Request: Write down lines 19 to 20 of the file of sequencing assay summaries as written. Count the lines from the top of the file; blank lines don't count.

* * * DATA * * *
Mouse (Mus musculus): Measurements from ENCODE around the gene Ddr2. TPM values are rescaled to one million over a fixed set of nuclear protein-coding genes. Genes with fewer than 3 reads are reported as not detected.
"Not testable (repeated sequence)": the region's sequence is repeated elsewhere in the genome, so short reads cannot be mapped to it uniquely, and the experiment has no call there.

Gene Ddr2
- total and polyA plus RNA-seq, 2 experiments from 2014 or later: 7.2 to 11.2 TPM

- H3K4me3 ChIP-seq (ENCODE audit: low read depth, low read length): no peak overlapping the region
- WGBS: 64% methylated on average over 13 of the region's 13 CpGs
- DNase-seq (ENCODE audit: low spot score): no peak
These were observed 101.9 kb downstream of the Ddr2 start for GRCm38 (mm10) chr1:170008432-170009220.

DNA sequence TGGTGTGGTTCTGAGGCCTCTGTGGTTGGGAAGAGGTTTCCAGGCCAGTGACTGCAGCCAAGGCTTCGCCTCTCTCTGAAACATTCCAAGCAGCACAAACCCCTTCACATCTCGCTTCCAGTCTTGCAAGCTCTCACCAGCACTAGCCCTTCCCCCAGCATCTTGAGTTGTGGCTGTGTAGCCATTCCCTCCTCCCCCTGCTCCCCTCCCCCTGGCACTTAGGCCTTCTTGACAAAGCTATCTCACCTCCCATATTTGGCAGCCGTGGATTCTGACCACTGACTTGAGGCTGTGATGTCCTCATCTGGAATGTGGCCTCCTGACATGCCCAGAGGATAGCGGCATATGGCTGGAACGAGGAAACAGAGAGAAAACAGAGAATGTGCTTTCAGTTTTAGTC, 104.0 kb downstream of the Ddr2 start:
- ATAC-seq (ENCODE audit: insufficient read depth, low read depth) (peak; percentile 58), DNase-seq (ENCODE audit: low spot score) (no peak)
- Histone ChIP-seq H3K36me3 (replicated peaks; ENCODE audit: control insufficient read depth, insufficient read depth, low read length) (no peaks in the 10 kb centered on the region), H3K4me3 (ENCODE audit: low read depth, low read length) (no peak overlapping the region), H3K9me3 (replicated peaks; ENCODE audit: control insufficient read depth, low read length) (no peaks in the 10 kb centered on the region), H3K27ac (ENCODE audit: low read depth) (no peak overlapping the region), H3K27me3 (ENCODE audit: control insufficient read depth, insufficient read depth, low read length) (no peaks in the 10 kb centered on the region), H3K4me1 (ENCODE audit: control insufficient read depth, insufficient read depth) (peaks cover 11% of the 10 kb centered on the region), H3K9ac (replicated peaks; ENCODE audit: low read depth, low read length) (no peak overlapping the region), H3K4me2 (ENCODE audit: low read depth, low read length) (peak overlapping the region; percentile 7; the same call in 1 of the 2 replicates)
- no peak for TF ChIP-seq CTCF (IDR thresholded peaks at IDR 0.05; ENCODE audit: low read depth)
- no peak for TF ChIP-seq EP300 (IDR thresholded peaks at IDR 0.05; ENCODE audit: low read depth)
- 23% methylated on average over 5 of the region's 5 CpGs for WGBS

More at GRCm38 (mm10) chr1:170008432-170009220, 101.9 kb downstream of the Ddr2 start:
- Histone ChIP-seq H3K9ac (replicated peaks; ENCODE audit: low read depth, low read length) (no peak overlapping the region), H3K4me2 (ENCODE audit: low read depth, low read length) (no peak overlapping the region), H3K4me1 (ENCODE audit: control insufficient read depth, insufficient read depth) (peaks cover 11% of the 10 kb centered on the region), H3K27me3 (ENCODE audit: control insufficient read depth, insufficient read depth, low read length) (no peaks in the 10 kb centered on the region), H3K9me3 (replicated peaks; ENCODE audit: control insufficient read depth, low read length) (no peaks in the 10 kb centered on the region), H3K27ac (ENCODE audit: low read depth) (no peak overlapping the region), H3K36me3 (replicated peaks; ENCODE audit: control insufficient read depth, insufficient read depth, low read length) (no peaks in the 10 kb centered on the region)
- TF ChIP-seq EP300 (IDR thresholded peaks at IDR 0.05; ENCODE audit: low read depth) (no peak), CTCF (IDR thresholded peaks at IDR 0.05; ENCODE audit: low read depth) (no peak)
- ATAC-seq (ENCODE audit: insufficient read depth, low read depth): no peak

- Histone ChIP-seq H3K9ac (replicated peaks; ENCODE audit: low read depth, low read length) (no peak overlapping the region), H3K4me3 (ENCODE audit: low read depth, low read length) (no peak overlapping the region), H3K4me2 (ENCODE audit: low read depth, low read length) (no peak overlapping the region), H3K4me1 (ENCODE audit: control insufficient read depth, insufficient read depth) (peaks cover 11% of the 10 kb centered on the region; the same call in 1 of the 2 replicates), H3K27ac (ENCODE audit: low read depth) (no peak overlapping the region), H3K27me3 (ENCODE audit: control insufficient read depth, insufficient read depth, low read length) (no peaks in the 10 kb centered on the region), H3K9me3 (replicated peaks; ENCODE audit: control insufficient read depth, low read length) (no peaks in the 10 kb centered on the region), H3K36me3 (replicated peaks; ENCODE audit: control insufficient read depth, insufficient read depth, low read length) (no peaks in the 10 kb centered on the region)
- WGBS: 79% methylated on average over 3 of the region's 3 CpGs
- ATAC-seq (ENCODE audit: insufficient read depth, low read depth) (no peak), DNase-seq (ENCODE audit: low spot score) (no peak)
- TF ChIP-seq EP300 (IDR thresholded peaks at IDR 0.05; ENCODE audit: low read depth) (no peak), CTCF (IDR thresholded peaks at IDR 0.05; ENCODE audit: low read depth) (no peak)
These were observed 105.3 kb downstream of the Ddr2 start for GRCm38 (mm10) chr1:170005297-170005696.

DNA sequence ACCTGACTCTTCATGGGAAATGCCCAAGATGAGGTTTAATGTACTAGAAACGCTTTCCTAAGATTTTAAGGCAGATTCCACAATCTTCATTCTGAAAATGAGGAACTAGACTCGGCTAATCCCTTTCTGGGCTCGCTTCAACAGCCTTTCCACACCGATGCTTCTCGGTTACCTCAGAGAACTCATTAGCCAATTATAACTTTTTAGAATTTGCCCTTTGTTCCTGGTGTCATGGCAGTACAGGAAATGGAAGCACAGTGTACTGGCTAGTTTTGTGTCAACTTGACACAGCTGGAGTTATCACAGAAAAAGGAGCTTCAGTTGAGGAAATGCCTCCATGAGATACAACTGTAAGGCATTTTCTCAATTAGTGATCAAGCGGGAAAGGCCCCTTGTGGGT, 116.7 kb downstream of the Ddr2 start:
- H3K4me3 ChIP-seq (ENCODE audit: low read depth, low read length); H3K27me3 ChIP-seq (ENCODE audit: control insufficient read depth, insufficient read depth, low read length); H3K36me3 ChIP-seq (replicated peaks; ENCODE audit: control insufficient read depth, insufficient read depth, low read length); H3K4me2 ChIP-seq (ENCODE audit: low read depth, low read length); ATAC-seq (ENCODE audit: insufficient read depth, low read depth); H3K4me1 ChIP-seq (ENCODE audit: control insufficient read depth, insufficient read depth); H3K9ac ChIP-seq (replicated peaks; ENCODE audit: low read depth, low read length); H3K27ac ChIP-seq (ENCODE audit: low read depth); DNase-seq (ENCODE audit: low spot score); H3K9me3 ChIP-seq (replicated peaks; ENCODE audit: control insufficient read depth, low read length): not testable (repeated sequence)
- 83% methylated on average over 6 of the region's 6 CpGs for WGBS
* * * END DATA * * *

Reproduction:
- Histone ChIP-seq H3K9ac (replicated peaks; ENCODE audit: low read depth, low read length) (no peak overlapping the region), H3K4me3 (ENCODE audit: low read depth, low read length) (no peak overlapping the region), H3K4me2 (ENCODE audit: low read depth, low read length) (no peak overlapping the region), H3K4me1 (ENCODE audit: control insufficient read depth, insufficient read depth) (peaks cover 11% of the 10 kb centered on the region; the same call in 1 of the 2 replicates), H3K27ac (ENCODE audit: low read depth) (no peak overlapping the region), H3K27me3 (ENCODE audit: control insufficient read depth, insufficient read depth, low read length) (no peaks in the 10 kb centered on the region), H3K9me3 (replicated peaks; ENCODE audit: control insufficient read depth, low read length) (no peaks in the 10 kb centered on the region), H3K36me3 (replicated peaks; ENCODE audit: control insufficient read depth, insufficient read depth, low read length) (no peaks in the 10 kb centered on the region)
- WGBS: 79% methylated on average over 3 of the region's 3 CpGs